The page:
SLO City Council is saving taxpayers $19 million. Here’s how

Everybody wants their elected officials to be fiscally responsible, except when it comes to their own pet project or complaint.

I know this because I spent 15 years working in government behind the dais and got to see that firsthand. It takes real strength for an elected official to be fiscally responsible and do what is best for the community in the face of public pressure to do things that would provide instant gratification — a strength that we don’t always see in elected officials.

Now I am serving on the other side of the dais as the president/CEO of the San Luis Obispo Chamber of Commerce and advocating for policies to government. Specifically, the San Luis Obispo Chamber of Commerce has, for several years, encouraged the San Luis Obispo City Council to attack its unfunded pension liability with a commitment that matches the severity of the problem.

Unfunded pension liability is the amount of money owed to a pension system to ensure all payments can be made to pension recipients. These unfunded liabilities are wreaking havoc on city, state and federal budgets across this country, because they end up eating up more and more of those governmental budgets.

Cities such as Chicago, Dallas and Jacksonville all see pension liabilities eating up more than 30 percent of their annual budgets.

Why is this issue so important to the residents of the city of San Luis Obispo and the SLO Chamber of Commerce? Think in terms of high-interest credit card debt and its potential impact on your household income.

The more that your credit card debt grows and the more of your household income that is devoured by payments to that debt, the less disposable income you have to pay for other things you really need. This is what unfunded pension liabilities are doing to governmental budgets across this country — eliminating government’s ability to spend taxpayer dollars on key infrastructure projects.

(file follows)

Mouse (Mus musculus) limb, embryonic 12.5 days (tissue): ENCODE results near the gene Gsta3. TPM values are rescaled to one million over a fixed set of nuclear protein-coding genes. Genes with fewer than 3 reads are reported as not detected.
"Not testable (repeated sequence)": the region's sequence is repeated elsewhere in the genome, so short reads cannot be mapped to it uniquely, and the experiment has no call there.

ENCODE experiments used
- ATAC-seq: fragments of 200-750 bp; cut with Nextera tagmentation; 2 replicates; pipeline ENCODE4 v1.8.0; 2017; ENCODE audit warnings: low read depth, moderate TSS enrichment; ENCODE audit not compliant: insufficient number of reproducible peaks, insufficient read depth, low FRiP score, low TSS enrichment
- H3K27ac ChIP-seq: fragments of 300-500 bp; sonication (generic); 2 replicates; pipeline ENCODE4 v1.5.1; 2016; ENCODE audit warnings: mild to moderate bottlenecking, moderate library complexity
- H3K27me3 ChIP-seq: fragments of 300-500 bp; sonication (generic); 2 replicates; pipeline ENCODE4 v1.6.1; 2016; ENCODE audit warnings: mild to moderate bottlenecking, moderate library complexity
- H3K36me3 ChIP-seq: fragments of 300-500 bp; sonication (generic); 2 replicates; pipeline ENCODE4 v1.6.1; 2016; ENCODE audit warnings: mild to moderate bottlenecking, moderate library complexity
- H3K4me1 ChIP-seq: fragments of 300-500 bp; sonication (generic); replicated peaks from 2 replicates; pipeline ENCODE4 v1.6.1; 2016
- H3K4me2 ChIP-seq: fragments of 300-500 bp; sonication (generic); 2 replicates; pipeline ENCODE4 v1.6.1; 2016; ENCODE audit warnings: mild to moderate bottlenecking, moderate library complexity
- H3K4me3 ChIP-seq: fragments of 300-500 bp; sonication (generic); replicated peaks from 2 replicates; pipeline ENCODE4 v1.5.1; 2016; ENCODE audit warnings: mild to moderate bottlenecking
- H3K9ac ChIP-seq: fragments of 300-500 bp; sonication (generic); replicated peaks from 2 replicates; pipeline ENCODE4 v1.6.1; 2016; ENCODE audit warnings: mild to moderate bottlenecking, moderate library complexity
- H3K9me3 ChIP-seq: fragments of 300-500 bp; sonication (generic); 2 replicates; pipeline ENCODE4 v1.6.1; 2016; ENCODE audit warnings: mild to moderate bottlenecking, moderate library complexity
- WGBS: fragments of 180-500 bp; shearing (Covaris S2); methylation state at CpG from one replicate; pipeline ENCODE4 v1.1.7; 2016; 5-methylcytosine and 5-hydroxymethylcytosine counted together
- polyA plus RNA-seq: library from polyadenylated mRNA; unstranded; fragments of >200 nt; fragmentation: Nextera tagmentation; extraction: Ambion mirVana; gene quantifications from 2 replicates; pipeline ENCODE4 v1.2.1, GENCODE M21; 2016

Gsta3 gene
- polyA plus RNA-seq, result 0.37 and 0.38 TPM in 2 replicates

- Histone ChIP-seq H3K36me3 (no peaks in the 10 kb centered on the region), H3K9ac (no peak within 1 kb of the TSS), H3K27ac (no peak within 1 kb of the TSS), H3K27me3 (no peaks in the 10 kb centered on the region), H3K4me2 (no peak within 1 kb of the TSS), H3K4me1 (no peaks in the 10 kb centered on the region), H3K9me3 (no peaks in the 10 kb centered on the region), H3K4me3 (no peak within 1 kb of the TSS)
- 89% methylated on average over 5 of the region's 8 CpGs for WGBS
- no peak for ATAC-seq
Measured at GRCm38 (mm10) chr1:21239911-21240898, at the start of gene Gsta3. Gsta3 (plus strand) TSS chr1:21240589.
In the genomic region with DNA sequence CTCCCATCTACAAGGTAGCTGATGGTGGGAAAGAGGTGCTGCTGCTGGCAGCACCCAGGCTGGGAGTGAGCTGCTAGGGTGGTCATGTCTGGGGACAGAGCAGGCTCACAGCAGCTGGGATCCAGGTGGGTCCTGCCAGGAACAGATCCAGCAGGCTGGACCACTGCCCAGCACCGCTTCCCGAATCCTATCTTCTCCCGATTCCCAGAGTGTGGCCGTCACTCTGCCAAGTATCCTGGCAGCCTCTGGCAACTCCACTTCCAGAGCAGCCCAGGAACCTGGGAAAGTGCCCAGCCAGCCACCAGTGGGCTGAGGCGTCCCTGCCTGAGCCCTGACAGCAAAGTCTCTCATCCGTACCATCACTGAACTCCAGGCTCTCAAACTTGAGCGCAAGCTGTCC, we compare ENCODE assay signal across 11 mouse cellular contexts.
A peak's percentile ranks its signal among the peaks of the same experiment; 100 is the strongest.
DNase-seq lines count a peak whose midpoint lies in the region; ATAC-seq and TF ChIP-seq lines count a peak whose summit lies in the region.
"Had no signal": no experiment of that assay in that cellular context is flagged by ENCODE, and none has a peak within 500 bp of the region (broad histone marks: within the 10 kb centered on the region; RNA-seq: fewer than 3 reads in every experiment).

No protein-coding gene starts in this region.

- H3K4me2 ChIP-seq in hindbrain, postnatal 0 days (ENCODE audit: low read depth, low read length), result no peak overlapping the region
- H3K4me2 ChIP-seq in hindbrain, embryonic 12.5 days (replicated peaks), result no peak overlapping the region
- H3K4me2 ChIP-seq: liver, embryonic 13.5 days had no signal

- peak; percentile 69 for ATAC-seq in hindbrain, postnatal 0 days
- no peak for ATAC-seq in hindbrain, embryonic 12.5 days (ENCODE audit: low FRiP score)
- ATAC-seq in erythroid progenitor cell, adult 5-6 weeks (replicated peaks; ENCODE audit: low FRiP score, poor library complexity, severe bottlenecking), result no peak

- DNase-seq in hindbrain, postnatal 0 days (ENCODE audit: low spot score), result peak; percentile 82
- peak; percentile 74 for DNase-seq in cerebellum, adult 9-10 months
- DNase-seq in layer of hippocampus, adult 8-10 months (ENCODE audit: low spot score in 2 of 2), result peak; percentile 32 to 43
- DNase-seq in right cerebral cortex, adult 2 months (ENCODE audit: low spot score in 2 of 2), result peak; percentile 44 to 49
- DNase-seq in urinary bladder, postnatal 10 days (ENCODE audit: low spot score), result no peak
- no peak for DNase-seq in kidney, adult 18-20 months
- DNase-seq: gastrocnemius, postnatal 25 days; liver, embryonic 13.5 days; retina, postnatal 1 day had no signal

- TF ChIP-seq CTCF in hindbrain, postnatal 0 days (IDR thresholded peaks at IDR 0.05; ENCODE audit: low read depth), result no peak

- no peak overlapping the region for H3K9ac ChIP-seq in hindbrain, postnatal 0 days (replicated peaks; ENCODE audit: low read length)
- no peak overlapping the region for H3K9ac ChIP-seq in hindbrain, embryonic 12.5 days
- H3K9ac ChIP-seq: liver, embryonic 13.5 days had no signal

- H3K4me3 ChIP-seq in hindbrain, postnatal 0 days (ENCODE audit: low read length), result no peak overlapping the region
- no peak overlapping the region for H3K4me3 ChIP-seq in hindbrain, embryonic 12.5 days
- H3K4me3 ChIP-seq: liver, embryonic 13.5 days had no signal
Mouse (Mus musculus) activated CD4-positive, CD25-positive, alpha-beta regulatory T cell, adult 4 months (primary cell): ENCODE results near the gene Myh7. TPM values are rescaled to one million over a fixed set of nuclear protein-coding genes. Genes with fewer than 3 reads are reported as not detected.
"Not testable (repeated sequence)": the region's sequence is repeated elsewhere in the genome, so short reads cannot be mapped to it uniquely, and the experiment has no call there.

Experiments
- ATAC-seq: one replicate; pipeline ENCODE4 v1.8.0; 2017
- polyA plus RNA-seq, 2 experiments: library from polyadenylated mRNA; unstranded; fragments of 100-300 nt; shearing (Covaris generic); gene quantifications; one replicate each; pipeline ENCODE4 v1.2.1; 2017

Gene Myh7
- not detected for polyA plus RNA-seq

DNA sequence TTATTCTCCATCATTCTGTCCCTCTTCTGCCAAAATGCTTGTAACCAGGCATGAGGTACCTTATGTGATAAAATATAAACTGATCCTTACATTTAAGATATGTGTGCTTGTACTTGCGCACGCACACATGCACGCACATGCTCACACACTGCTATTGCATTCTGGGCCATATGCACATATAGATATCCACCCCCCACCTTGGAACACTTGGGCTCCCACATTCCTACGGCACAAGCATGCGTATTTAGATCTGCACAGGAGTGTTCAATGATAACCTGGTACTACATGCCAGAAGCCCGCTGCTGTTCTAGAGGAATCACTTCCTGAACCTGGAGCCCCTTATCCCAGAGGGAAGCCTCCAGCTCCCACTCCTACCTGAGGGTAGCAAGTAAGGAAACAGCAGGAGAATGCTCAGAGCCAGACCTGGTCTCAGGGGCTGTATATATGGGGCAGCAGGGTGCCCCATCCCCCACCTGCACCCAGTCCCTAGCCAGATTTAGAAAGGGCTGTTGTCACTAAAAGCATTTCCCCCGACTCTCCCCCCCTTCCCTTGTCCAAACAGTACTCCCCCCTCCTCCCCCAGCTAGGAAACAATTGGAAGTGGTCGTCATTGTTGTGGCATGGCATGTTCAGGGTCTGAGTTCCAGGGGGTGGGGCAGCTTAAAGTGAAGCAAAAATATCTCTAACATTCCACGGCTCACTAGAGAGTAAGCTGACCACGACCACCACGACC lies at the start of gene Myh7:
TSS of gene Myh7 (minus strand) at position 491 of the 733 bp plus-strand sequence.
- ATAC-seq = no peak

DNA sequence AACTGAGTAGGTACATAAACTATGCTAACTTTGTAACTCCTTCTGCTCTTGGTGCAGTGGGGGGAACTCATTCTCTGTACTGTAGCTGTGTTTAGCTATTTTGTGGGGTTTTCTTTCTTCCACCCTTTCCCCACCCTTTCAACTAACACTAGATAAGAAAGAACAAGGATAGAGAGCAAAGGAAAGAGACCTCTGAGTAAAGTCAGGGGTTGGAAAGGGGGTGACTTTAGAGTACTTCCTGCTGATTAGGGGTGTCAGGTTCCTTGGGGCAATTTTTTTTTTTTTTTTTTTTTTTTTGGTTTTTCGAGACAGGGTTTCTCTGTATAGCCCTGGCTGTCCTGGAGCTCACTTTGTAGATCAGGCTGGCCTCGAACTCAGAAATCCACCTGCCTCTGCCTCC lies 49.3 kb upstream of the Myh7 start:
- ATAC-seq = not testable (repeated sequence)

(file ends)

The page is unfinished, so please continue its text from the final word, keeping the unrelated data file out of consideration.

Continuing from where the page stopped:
Thanks to the incredible work and strength of the San Luis Obispo City Council, its city manager and its staff, the council recently approved a long-term plan that will pay down that unfunded debt.

If this didn’t reach your radar, you aren’t alone — government actions to be more financially responsible are not always the stuff of viral social media posts or dinner party conversation. Some argued that the city should have prioritized that money differently, but the council made the fiscally responsible decision to pay down that debt as fast as practically possible. That’s what true strength looks like.

If the city sticks to its plan, it will eliminate that unfunded liability by 2038 — 10 years early —and save the taxpayers of the city of San Luis Obispo $19 million dollars.

What does that mean for us? The city will be able to continue providing important services including public safety, community infrastructure and many other much-needed services into the future.

On behalf of the Board of Directors of the San Luis Obispo Chamber of Commerce, who have long advocated for this vital action, I would like to commend all the members of the San Luis Obispo City Council on their dedication to fiscal responsibility. We will continue to champion for future councils to follow the lead of this council’s decision.

Jim Dantona was chief of staff for Los Angeles City Councilwoman Nury Martinez before being named president/CEO of the San Luis Obispo Chamber of Commerce in November, 2018.

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